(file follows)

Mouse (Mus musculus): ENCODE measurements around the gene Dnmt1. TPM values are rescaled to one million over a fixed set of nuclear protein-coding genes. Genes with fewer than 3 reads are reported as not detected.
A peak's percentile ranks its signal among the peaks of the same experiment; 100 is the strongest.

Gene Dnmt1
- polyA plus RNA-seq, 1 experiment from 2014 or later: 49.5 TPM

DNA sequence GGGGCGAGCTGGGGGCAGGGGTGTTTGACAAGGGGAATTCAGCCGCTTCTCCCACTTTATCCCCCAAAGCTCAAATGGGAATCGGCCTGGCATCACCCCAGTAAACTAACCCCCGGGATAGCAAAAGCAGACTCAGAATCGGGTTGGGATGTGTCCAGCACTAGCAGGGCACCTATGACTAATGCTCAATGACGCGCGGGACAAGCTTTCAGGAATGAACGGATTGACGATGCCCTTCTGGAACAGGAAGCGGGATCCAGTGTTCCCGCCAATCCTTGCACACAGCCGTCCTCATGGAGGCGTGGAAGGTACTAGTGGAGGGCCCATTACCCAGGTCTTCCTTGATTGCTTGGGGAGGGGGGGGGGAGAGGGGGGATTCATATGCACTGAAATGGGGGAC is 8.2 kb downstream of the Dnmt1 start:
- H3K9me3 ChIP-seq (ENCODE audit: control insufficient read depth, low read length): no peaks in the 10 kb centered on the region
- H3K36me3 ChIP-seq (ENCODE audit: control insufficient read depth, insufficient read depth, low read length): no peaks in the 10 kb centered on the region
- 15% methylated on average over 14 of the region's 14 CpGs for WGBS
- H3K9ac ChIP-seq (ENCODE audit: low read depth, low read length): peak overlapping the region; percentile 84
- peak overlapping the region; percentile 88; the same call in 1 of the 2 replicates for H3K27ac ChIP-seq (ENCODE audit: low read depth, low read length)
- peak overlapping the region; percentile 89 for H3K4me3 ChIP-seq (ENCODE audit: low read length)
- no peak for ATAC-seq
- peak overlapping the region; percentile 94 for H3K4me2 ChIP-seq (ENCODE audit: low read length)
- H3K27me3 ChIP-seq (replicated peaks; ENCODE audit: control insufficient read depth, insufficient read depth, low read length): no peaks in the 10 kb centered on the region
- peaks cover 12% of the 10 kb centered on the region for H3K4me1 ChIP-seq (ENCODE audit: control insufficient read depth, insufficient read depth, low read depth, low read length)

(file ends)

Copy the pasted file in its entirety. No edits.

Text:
Mouse (Mus musculus): ENCODE measurements around the gene Dnmt1. TPM values are rescaled to one million over a fixed set of nuclear protein-coding genes. Genes with fewer than 3 reads are reported as not detected.
A peak's percentile ranks its signal among the peaks of the same experiment; 100 is the strongest.

Gene Dnmt1
- polyA plus RNA-seq, 1 experiment from 2014 or later: 49.5 TPM

DNA sequence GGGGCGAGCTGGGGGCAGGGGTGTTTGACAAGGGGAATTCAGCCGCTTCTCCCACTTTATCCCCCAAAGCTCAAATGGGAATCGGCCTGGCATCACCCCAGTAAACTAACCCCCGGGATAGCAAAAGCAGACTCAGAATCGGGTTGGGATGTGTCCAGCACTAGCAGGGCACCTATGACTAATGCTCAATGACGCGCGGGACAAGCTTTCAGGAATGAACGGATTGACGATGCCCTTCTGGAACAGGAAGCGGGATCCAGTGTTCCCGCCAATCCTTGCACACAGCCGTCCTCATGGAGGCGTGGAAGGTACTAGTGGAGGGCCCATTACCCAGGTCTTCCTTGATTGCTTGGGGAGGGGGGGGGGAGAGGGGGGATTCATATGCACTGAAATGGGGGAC is 8.2 kb downstream of the Dnmt1 start:
- H3K9me3 ChIP-seq (ENCODE audit: control insufficient read depth, low read length): no peaks in the 10 kb centered on the region
- H3K36me3 ChIP-seq (ENCODE audit: control insufficient read depth, insufficient read depth, low read length): no peaks in the 10 kb centered on the region
- 15% methylated on average over 14 of the region's 14 CpGs for WGBS
- H3K9ac ChIP-seq (ENCODE audit: low read depth, low read length): peak overlapping the region; percentile 84
- peak overlapping the region; percentile 88; the same call in 1 of the 2 replicates for H3K27ac ChIP-seq (ENCODE audit: low read depth, low read length)
- peak overlapping the region; percentile 89 for H3K4me3 ChIP-seq (ENCODE audit: low read length)
- no peak for ATAC-seq
- peak overlapping the region; percentile 94 for H3K4me2 ChIP-seq (ENCODE audit: low read length)
- H3K27me3 ChIP-seq (replicated peaks; ENCODE audit: control insufficient read depth, insufficient read depth, low read length): no peaks in the 10 kb centered on the region
- peaks cover 12% of the 10 kb centered on the region for H3K4me1 ChIP-seq (ENCODE audit: control insufficient read depth, insufficient read depth, low read depth, low read length)